Multiple rescue, adoption and advocacy groups are working to find new homes for as many displaced senior pets as possible. One of them is 2nd Chance 4 Pets, a California-based group that focuses on educating veterinarians and shelters on how they can assist with the rehoming effort.
Other organizations, such as Tyson’s Place Animal Rescue in Holland, Michigan, work directly to connect ailing pet parents with potential foster homes.
These organizations also frequently shoulder treatment expenses for any medical or dental issues that senior pets might have to better prepare them for adoption.
Since the COVID-19 pandemic, the number of pets turned over to shelters following caretaker illness or death has risen from 7.3 percent in 2009 to 10.2 percent, as reported by the Concho Valley Home Page.
The majority of these animals are senior dogs or cats that are deemed difficult, if not impossible, to adopt. Many places are even forced to turn away or euthanize new arrivals due to lack of space.
The Challenges and Rewards of Rehoming Senior Pets
Many nurses and other health professionals report that pet-owning patients have an intense emotional need to be sure that their animal companions will always be taken care of. In fact, a good number of patients actively fight to stay alive until their pets find new homes.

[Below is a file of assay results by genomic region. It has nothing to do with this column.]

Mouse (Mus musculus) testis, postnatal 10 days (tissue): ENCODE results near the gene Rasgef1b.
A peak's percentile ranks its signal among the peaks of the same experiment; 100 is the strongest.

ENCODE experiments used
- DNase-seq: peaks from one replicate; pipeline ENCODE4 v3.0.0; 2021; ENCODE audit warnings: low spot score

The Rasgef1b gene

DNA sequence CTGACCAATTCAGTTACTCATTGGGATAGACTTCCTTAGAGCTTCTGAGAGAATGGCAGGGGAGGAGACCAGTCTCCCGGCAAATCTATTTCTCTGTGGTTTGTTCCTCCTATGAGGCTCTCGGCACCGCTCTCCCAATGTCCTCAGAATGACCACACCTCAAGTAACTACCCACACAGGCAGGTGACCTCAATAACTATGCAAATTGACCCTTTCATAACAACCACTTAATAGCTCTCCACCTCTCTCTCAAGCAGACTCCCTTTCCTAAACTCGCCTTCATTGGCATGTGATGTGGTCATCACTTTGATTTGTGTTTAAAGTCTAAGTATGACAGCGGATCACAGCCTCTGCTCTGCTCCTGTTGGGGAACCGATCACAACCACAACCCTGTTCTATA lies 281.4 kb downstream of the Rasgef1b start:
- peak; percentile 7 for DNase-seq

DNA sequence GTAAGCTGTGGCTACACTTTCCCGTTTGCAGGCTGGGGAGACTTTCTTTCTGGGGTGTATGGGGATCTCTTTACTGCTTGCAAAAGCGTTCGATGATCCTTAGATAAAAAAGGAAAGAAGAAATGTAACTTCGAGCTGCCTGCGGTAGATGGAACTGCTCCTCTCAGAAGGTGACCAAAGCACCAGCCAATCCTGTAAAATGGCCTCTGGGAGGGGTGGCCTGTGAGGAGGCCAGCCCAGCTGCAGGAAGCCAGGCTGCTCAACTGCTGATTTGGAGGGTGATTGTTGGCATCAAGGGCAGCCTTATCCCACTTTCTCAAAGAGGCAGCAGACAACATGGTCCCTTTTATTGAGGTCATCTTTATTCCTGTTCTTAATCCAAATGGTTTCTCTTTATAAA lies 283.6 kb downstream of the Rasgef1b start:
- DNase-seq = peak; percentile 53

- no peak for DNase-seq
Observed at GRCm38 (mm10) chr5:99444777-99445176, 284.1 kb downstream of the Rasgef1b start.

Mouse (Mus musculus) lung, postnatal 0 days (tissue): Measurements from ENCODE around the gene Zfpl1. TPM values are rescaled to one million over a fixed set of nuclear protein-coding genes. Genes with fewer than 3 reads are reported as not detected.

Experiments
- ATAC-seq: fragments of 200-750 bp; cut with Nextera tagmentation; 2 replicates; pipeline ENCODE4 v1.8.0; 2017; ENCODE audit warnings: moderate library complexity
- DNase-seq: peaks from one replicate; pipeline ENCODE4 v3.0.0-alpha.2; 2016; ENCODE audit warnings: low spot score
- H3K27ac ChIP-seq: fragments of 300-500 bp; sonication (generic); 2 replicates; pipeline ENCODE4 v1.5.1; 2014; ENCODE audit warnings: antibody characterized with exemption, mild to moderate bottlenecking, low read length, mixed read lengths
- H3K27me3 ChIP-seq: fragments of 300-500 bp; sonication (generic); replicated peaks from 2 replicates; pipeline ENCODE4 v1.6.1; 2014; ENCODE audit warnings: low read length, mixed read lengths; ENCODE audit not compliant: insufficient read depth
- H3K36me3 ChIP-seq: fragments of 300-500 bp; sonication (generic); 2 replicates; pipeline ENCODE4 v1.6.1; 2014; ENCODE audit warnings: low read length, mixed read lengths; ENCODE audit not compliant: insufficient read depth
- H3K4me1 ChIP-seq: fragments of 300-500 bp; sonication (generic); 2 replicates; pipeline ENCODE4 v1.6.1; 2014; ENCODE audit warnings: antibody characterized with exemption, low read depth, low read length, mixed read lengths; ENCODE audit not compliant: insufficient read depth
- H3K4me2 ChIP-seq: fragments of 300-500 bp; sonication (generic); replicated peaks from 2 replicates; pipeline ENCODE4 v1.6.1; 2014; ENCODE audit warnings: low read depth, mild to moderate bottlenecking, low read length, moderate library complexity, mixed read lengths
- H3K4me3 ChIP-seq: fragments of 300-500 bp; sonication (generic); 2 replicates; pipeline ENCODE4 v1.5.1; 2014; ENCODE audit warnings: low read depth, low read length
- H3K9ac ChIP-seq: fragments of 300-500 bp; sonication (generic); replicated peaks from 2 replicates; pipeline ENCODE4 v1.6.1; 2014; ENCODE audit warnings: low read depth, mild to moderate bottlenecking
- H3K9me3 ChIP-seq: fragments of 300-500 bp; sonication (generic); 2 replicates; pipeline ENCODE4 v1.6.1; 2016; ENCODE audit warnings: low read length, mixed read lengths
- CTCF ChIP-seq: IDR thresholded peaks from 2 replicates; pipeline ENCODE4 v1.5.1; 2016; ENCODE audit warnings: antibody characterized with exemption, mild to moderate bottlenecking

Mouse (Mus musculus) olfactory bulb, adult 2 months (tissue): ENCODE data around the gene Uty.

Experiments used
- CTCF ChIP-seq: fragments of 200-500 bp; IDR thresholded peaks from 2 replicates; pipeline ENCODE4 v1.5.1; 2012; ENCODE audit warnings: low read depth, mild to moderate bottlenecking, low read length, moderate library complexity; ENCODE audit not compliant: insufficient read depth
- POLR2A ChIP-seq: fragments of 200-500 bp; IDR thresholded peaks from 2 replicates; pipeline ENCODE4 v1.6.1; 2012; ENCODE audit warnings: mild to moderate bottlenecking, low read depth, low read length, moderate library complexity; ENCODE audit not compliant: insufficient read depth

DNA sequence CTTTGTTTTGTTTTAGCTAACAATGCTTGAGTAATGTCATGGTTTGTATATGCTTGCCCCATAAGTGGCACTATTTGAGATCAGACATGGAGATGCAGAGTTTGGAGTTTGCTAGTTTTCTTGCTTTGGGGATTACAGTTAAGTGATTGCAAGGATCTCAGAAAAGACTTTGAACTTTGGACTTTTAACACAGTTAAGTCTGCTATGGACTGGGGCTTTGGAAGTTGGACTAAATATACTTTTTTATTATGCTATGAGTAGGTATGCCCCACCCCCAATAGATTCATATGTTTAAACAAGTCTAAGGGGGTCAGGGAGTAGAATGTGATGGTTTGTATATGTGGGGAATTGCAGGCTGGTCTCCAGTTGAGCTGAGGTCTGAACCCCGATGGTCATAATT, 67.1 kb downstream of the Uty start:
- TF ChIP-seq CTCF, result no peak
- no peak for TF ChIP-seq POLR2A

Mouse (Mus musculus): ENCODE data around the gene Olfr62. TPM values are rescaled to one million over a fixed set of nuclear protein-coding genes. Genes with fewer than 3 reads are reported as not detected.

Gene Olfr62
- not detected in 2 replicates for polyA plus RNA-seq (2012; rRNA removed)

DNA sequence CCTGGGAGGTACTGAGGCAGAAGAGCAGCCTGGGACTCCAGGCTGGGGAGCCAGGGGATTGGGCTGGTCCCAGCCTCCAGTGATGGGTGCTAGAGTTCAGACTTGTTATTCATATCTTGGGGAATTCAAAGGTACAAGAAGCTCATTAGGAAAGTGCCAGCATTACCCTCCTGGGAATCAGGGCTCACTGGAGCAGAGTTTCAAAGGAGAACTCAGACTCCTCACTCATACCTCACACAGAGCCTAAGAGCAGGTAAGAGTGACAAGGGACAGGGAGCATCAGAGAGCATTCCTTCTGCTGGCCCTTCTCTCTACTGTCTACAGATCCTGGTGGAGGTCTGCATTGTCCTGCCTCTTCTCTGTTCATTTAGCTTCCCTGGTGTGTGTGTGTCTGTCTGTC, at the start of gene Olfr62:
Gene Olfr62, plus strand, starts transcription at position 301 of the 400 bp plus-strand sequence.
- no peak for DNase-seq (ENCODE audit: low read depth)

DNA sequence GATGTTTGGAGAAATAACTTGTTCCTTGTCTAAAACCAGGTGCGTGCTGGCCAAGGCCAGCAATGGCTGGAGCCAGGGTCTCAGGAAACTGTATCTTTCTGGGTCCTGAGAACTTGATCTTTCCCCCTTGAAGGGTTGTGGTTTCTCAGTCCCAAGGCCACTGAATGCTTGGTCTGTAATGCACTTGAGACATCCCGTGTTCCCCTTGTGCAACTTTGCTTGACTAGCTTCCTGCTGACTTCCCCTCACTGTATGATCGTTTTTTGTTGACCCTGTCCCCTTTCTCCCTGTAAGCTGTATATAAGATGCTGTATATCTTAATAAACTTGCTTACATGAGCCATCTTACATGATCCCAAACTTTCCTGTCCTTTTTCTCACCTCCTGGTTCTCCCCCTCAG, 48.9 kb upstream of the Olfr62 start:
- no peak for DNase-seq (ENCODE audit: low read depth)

More and more people are also seeing the value of making plans for rehoming their pets in advance should their health take a turn for the worse.
In response, pet rescue and adoption organizations are doing their best to expand their networks and to establish lines of communication with hospices and social workers. The leaders of these organizations understand that even the oldest pets can enjoy a full and happy life in a new home when given the chance.
For elderly or ill pet owners, it’s recommended to begin exploring rehoming options before your situation becomes urgent. Essential steps include thoroughly screening potential adopters, drawing up a financial plan, and writing out detailed instructions on your pet’s daily routine.
It’s also important to ensure that foster and permanent caretakers have access to your pet’s essential personal items like custom dog beds, Martingale collars, plush toys, and the like. Having these familiar items close at hand will help your pet cope with the change of environment and give them a sense of stability and comfort.
Concerned about pet adoption and animal welfare, or looking for ways to get involved in pet advocacy activities? Check out the latest stories on the PrideBites blog today.